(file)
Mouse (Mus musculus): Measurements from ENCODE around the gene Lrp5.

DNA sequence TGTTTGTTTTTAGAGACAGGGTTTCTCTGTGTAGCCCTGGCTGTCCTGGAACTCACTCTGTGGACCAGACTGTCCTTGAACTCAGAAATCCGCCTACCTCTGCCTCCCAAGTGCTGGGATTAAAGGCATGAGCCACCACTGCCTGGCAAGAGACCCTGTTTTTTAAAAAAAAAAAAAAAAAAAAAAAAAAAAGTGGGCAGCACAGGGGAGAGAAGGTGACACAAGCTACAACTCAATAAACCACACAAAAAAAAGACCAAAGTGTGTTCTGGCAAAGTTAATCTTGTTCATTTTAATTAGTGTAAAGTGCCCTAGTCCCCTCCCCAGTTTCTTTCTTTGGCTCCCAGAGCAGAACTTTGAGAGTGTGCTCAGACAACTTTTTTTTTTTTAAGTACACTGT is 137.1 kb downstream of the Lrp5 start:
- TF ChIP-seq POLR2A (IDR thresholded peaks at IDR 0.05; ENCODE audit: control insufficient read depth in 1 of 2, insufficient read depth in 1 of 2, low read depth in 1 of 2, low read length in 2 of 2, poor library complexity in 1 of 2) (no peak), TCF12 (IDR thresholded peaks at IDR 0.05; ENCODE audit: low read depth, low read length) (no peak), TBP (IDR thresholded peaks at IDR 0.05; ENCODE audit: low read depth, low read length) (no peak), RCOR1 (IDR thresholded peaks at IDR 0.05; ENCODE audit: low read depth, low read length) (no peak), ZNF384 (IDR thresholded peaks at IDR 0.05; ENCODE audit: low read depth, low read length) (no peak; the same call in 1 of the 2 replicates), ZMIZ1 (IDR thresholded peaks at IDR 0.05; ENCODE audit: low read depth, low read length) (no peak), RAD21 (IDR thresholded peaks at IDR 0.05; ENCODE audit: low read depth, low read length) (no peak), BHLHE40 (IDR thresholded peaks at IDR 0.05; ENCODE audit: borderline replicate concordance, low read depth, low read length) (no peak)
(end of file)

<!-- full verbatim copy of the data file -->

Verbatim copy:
Mouse (Mus musculus): Measurements from ENCODE around the gene Lrp5.

DNA sequence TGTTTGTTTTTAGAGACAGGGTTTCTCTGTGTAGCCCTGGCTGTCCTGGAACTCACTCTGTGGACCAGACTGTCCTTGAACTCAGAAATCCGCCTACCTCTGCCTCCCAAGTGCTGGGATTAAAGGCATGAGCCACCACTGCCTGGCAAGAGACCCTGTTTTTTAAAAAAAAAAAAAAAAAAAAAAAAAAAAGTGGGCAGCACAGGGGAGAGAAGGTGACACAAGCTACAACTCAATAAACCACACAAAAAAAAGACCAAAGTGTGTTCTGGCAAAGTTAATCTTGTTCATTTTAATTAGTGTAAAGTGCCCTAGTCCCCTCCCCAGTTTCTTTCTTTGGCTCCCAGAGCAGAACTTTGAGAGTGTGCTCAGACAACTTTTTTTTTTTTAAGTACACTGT is 137.1 kb downstream of the Lrp5 start:
- TF ChIP-seq POLR2A (IDR thresholded peaks at IDR 0.05; ENCODE audit: control insufficient read depth in 1 of 2, insufficient read depth in 1 of 2, low read depth in 1 of 2, low read length in 2 of 2, poor library complexity in 1 of 2) (no peak), TCF12 (IDR thresholded peaks at IDR 0.05; ENCODE audit: low read depth, low read length) (no peak), TBP (IDR thresholded peaks at IDR 0.05; ENCODE audit: low read depth, low read length) (no peak), RCOR1 (IDR thresholded peaks at IDR 0.05; ENCODE audit: low read depth, low read length) (no peak), ZNF384 (IDR thresholded peaks at IDR 0.05; ENCODE audit: low read depth, low read length) (no peak; the same call in 1 of the 2 replicates), ZMIZ1 (IDR thresholded peaks at IDR 0.05; ENCODE audit: low read depth, low read length) (no peak), RAD21 (IDR thresholded peaks at IDR 0.05; ENCODE audit: low read depth, low read length) (no peak), BHLHE40 (IDR thresholded peaks at IDR 0.05; ENCODE audit: borderline replicate concordance, low read depth, low read length) (no peak)